My God, how had she not noticed, it was dank and miserable in here! She needed to get outside, get back on the path! This was hardly the Life she aspired to live.

On the other hand, she reminded herself, she was in here for a reason. That young man was out there, yearning to gobble her up, to make her his own and squelch her hard-won strength and lovely independence. Even if it did sometimes get lonely and boring being on her own, it was such a relief to be fine with herself at last, not to really need anyone else…

At that another verse whispered up from the depths:

“On this road you descend further and further. Here dwell Hatred, Vengeance, Strangeness, Possession, Jealousy, and the Desire to Remain…”

She shuddered. The “desire to remain”! She had never understood what that meant before, never even wondered about it in fact. But could it be that the “desire to remain” was what was keeping her here?

Which reminded her of yet another verse, one about thinking you are staying safe in one place when in reality you are sliding backward:

“Conservation,” it went, “is false and unstable; on this path you delude yourself with the idea of permanence, but in reality you descend rapidly.”

No, no – it couldn’t be. She had thought her decision out, she was in here because she had learned from bitter experience…

On the other hand, the words did seem to fit uncomfortably well. Here she was, hiding in this dark hut, and she had all but forgotten the Ascent, the Path toward their sacred Human Destiny! If that was the case, how far back had she slipped?

It was an alarming thought – but still she held back. She knew her lover was waiting not far away, mournful in his need for her, but confident as a faithful hound that she would eventually emerge. That terrible need he so blithely admitted – wasn’t there something wrong with that?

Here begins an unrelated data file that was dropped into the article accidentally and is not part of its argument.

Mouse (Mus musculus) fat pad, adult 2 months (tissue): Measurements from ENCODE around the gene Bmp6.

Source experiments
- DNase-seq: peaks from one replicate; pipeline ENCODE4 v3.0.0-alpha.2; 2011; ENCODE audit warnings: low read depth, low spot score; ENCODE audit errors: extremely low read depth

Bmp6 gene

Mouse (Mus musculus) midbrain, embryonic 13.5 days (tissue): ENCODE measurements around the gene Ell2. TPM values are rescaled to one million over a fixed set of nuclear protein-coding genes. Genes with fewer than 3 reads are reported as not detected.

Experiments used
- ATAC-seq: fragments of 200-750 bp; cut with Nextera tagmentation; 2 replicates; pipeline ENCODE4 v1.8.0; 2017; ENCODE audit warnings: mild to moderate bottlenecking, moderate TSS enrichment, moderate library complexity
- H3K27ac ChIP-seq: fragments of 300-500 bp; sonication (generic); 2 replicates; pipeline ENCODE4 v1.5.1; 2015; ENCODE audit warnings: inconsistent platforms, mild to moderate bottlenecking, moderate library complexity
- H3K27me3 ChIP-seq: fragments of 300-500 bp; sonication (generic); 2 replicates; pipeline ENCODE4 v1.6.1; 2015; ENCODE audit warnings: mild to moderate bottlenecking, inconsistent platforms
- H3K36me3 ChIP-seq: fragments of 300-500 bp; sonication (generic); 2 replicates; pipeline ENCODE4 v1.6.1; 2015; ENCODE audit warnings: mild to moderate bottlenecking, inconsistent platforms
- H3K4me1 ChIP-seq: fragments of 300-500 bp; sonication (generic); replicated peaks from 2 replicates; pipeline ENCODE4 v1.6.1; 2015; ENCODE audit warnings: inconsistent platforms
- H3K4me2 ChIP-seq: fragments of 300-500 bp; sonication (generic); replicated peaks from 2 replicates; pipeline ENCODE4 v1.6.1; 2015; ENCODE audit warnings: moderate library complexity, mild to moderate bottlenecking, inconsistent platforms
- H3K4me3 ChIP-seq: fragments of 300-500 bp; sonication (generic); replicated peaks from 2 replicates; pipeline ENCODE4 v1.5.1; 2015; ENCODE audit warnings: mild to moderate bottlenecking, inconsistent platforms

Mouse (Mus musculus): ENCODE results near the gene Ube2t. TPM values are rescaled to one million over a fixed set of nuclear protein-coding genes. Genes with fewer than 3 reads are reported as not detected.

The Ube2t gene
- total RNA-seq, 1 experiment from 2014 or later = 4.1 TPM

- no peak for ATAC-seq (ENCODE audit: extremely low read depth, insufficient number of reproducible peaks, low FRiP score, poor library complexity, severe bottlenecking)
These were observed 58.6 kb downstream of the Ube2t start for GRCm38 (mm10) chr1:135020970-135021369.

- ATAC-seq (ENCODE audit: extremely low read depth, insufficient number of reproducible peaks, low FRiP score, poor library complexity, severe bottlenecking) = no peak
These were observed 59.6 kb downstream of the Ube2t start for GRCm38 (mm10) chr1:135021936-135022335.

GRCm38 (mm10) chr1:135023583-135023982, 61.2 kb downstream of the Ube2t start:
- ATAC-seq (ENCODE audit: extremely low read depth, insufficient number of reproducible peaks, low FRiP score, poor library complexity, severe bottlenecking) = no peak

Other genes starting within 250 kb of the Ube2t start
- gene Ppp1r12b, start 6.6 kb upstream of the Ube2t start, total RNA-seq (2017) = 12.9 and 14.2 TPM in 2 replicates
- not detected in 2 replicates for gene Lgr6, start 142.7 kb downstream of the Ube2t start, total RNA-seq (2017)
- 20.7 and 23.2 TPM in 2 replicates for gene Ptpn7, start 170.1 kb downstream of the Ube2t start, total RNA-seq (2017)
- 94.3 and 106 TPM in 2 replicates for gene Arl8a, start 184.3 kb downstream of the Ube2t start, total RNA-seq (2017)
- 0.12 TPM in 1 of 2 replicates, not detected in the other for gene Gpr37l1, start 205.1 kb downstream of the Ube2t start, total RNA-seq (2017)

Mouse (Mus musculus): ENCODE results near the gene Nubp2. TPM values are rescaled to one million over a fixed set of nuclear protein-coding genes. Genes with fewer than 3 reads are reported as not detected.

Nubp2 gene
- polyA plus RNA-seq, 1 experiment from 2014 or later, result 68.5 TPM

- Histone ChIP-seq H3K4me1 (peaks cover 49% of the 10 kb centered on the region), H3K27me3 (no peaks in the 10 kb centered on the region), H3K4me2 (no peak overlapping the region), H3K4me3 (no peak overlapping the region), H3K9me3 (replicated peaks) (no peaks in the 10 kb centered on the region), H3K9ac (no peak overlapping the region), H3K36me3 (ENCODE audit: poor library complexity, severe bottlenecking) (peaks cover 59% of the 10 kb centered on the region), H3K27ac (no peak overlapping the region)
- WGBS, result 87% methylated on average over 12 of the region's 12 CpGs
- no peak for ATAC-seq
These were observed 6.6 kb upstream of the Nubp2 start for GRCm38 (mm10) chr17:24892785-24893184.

Or was there? From inside, a soft voice came, reminding her: “Absorb it as though it were a liquid or a wind…”

Really? Just accept that overwhelming love, even that terrible need?

“And why not?” the kind voice replied.

Why not, indeed?

At last she screwed up her courage and took another look, this time without putting anything else in the way. No judgments, no fear, just the facts.

And she saw that his “need” was simply part of who he was right now. He was still kind and bright and strong, and terribly sexy.

What do I have to lose?

Standing up, she crossed the room in two steps and opened the door.

The warm delicious day flooded in.

And sure enough, there he was, right outside – and her heart filled with happiness.

Laughing, he took her in his arms.

“What took you so long? I ‘ve been ringing the bell for hours!”

She fell into his happy embrace and he made breakfast for them both on his portable Coleman stove.

What had she been thinking? Why had she ever wanted to hide from this friendly heart? His eggs and toast were so much better than her stale leftovers.

And so they ate and smiled, and took hands and walked side by side, leading his old yellow charger up the mountain, to see what lay beyond the next turn.


– Trudi Lee Richards, March 2013

* “Verses” paraphrased from Silo’s Message, the Inner Look

“As Though it Were a Liquid or a Wind…”
Trudi Lee Richards

Trudi Lee Richards

Trudi Lee Richards, a poetic and musical member of the Universal Human Nation, is the author of On Wings of Intent, a biography of Silo; Soft Brushes with Death, a Jorge Espinet Primer; Confessions of Olivia, a fictional autobiography; and Fish Scribbles. She has also co-authored two books: Experiences on the Threshold and Ambrosia - Poetic Recipes/Recetas poeticas. Exactly two of her poems have been published by anyone other than her less-than-modest self: “The Great 21st Century Poemic" appeared in the April 2021 edition of Global Poemic (; and "Fairies of the Forest" appeared in the Palo Alto Times "Youth Said It" column in 1957. In the '90s she also wrote for, edited and published an independent San Francisco newspaper, Human Future; and in the '70s she co-founded the San Francisco arts publication La Mamelle, which morphed into Art Com before it died, and whose remnants are now housed in the Stanford Archives. A graduate of Stanford University, she helped raise several humans from infancy, and is now enjoying their friendship. Currently she tends to wander between Oregon and California, enjoying the company of her beloved community of friends and family. She can more or less reliably be found at the west coast Park of Study and Reflection, outside Red Bluff in Northern California, on the third Saturday of every month.